7Results for "Pennsylvania Packet"
Princeton’s Fugitive Slaves
Princeton residents published at least 28 newspaper advertisements for runaway slaves between 1774 and 1818. Each tells a unique story of courage and resistance in the face of tremendous odds.
Slavery at the President's House
At least five Princeton presidents who served between 1756 and 1822 owned enslaved people who lived, worked—and on one occasion were auctioned off—at the President’s House on campus. During this period, the President’s House was the center of slavery at Princeton.
James Carnahan, the College of New Jersey’s longest-serving president (1823-1854), was a slave-owner and a director of the American Colonization Society of New Jersey. Records show that Carnahan owned slaves in 1820, just before assuming the presidency, and that free African Americans resided in his household into the 1850s.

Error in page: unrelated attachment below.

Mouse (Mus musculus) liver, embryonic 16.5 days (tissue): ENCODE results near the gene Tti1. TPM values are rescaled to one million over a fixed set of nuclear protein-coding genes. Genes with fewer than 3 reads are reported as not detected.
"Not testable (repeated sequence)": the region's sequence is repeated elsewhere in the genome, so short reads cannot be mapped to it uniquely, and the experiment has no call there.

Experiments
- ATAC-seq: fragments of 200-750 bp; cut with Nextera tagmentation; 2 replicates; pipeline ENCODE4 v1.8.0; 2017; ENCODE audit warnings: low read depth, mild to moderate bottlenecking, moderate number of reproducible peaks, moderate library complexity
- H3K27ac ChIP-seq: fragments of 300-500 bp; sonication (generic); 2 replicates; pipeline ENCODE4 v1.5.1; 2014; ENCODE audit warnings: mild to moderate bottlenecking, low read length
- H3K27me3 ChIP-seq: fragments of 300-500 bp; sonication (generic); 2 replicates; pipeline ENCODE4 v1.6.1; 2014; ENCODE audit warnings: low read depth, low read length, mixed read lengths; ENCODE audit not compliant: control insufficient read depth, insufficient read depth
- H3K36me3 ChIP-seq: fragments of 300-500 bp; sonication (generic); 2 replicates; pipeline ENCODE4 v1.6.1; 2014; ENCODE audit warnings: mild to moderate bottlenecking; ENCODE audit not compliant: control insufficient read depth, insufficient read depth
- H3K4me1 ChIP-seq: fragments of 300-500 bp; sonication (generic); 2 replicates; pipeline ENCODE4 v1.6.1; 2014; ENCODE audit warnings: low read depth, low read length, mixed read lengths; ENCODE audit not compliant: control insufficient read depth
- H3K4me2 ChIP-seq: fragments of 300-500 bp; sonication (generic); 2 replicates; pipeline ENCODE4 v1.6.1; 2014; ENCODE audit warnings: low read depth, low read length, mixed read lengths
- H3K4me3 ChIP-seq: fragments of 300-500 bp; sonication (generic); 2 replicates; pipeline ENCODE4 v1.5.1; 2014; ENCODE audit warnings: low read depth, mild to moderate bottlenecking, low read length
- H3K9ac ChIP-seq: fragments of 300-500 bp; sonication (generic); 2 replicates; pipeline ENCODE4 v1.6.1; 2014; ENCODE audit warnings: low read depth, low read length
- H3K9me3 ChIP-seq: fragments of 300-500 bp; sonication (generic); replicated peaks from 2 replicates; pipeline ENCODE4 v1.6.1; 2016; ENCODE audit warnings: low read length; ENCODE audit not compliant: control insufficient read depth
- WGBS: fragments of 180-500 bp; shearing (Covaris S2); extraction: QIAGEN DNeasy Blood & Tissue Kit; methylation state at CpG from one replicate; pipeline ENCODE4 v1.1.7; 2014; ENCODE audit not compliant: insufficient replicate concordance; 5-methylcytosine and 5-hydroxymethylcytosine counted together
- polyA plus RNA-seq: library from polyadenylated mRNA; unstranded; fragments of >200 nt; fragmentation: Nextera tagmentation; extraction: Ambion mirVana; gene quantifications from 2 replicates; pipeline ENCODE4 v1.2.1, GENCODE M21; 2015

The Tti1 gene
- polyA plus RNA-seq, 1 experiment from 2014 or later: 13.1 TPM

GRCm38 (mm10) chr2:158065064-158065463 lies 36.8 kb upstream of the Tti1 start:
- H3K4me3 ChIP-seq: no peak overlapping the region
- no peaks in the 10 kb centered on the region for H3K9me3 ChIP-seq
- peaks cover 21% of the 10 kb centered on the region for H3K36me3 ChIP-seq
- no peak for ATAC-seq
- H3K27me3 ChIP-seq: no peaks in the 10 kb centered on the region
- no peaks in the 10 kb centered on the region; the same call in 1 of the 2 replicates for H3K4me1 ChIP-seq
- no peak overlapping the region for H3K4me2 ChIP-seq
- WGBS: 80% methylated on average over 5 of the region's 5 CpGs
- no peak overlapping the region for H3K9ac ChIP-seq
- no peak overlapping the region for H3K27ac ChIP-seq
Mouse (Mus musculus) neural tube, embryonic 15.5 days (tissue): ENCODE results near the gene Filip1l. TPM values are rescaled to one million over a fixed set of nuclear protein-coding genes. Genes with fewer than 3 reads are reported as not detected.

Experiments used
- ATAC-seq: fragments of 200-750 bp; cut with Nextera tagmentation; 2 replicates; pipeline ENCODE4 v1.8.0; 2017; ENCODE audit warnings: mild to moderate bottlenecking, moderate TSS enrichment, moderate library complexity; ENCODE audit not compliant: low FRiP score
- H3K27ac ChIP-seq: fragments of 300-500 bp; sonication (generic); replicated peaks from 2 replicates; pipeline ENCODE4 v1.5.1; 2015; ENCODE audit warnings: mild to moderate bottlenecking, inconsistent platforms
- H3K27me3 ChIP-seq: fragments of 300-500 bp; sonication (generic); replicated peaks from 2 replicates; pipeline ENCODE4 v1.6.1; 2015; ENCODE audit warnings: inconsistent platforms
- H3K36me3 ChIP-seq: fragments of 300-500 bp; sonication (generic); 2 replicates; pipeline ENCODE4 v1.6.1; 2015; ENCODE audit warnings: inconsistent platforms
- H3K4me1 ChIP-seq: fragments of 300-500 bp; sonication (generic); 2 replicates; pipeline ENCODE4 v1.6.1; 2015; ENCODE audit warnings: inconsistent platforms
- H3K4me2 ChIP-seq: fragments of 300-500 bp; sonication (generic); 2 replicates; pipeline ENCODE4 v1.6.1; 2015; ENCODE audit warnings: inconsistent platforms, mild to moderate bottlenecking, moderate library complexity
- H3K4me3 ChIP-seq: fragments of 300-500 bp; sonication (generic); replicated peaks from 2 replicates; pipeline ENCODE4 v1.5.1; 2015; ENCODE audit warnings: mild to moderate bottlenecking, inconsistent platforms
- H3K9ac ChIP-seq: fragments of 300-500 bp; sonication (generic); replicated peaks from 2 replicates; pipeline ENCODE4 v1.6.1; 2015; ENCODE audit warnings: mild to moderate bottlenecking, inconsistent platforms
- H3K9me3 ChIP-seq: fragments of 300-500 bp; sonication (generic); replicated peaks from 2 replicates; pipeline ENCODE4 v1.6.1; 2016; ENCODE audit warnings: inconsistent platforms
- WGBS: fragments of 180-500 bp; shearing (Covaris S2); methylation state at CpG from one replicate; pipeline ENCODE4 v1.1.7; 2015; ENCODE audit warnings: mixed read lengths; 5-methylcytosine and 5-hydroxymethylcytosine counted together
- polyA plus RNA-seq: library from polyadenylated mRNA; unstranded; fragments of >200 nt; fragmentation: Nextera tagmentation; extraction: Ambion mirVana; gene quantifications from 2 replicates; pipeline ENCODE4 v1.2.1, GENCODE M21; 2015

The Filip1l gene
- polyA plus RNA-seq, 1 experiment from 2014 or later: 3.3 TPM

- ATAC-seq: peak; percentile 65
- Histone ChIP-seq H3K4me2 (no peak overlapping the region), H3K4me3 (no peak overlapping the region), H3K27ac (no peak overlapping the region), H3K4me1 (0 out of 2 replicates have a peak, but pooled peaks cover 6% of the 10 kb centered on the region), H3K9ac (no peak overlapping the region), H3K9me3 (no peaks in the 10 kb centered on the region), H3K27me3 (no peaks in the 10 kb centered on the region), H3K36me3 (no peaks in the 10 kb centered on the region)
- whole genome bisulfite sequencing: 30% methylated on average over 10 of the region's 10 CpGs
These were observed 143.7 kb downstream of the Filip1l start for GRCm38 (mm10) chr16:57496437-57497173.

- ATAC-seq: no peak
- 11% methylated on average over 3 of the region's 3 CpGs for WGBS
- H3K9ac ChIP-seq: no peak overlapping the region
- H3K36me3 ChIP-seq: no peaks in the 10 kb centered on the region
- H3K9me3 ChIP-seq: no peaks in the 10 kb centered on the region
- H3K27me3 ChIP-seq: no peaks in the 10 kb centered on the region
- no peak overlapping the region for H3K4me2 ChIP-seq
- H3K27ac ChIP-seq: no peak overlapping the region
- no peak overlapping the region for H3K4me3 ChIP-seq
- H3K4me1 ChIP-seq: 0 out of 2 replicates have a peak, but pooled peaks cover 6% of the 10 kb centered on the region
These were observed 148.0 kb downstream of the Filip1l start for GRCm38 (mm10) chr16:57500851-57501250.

Prospect Farm, today part of Princeton’s central campus, was worked by enslaved people in the 18th and 19th centuries. Prospect House was built in 1851 with money derived from slave labor on southern rice plantations.
Princeton and Abolition
Princeton’s faculty and students actively opposed abolition, creating a climate of fear and intimidation around the subject during the 19th century. Although some Princeton affiliates were critical of slavery, the institution demonstrated a catastrophic failure of leadership on the greatest moral question of the age.
Newspaper advertisement for a runaway slave